People who have never been in therapy form assumptions about the therapeutic process by hearing about a family member or friend’s experience or by the media. There is value to incorporating this information as it helps to form an opinion about what may or may not feel good or helpful. As soon as you enter your therapist’s office, therapy begins. How does this happen? What does it mean to engage? How do you begin to peel back the layers that in the outside world cover your confusion, depression, anxiety and deep wounds?
We have a tremendous capacity to cope and find ways to deal with internal pain. We learn some of these coping skills in childhood as reactions to events that were painful and scary. We use these methods to protect ourselves and they work extremely well, until they no longer work. The therapeutic process helps develop new coping mechanisms and ways to reframe how we look at life. This takes place over a period of time during which you and your therapist build a trusting relationship.
There are many different types of therapy that are effective in providing relief. The most important component in evaluating whether you will be able to engage in the process of change is developing a bond with your therapist. The first thing you have to ask yourself after your first session is, “do I want to come back”? If the answer is yes, then go back. You may need an answer to the question of whether your first impression of liking or not liking the therapist is accurate, so follow that feeling and get your answer. Give yourself and the therapist a chance by going more than once and see if you feel at ease enough to begin sharing information.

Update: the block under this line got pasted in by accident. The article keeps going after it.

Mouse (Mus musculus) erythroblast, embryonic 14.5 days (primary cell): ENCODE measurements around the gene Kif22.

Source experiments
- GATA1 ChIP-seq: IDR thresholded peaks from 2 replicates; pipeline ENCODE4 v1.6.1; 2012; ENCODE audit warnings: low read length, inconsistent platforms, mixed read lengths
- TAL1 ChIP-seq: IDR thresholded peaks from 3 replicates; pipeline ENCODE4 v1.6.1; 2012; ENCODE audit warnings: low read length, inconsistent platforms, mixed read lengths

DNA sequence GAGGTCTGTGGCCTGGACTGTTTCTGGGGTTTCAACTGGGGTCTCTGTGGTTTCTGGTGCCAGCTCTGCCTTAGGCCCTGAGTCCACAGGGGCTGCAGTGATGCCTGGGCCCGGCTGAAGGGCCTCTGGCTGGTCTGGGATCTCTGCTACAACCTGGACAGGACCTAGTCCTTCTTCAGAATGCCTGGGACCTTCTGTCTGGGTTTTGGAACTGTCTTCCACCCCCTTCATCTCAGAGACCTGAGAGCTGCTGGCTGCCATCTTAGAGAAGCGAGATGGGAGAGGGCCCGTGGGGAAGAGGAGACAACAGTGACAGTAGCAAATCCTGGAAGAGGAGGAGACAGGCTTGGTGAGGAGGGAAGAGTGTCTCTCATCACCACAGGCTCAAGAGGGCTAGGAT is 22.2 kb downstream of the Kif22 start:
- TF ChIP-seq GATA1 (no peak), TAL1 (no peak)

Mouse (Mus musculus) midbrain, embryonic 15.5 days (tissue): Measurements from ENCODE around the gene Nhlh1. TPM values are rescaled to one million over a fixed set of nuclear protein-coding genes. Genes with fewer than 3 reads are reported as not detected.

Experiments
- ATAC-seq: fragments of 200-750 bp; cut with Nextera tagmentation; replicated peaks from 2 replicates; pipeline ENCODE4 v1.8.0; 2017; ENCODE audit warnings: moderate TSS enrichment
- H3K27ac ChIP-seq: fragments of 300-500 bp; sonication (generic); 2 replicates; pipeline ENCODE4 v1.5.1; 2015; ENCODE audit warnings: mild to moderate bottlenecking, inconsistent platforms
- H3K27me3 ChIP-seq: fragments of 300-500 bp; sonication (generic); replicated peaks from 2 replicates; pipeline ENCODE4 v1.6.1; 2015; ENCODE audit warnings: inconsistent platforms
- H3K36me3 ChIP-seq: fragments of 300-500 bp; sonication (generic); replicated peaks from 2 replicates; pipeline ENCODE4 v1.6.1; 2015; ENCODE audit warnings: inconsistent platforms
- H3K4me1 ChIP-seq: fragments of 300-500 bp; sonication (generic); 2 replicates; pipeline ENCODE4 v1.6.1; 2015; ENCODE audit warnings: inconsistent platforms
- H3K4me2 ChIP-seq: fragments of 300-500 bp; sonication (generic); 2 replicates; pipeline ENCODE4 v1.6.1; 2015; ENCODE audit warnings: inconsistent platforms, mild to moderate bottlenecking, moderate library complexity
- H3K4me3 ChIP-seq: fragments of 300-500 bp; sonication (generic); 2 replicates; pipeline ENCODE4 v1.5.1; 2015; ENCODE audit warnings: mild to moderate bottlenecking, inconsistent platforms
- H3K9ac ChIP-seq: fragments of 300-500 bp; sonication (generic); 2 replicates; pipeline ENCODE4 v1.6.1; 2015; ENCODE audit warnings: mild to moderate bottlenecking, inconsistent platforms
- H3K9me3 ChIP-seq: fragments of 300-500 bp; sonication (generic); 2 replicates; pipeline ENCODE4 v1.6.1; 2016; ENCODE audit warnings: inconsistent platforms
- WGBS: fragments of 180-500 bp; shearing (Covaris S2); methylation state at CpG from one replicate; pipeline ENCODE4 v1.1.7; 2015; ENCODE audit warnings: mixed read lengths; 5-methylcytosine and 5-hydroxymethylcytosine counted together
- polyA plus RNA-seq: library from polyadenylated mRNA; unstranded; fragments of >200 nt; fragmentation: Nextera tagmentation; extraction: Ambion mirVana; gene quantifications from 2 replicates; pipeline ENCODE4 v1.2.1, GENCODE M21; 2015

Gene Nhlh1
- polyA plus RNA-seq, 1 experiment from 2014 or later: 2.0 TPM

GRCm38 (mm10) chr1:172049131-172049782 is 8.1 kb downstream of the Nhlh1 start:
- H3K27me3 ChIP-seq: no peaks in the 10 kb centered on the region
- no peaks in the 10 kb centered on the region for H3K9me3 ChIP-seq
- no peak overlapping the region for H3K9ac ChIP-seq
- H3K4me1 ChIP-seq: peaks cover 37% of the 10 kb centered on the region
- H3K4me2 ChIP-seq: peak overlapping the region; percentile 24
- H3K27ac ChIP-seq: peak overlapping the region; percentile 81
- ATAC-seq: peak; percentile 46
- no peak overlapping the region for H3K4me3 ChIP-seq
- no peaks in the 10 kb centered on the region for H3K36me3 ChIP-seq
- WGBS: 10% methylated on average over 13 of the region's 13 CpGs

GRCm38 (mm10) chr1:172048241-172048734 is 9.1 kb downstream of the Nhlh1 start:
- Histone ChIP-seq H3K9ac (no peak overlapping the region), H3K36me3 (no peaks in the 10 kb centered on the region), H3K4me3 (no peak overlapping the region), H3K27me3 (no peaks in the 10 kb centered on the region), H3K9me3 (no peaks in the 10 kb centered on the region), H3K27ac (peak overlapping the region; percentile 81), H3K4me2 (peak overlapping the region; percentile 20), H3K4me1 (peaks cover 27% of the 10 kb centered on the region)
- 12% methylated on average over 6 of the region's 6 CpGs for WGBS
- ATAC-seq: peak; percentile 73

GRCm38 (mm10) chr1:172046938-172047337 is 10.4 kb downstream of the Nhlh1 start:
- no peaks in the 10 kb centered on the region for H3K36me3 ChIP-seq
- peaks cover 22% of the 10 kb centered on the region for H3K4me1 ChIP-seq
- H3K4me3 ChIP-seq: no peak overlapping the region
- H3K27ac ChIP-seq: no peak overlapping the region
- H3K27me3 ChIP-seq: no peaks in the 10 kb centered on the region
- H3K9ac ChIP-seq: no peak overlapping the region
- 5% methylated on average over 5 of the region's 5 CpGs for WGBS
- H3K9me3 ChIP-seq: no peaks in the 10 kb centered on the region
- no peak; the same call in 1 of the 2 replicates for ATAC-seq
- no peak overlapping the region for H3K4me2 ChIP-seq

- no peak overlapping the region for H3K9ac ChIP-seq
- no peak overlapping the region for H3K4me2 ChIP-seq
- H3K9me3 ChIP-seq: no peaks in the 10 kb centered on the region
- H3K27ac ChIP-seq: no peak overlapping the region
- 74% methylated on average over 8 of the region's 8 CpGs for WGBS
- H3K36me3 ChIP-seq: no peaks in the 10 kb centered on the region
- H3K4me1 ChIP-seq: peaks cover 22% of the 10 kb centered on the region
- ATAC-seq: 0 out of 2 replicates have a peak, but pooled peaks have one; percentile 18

Why does sharing with a therapist rather than a friend offer more of a potential for change? The answer is anonymity. The time you spend in your therapist’s office is your time. It’s about you. You don’t have to worry about whether you are talking too much, revealing too much or crying too much. You are the focus of attention and although you may be curious about your therapist, you don’t have to ask them about how their life is going. You don’t have to be attentive to their needs. Remember, the success of therapy depends on staying within your own moment; being mindful of your own experience and feelings and then opening up to what they may mean and how they make you behave.
As therapy progresses, your therapist may challenge you to revisit painful memories or ask you to delve a little deeper in to the meaning of some of your thoughts and actions. If you trust your therapist you will find that moving in this direction may lift some of your confusion and doubt. You may be asked to take a risk and talk about things that may at first seem uncomfortable but end up providing you with some answers and relief. You may have to face making difficult decisions and your therapist will help you tip the scale that will guide your choice. Your commitment to therapy will free you up to make those choices and will alleviate the pressure of feeling stuck, depressed and anxious.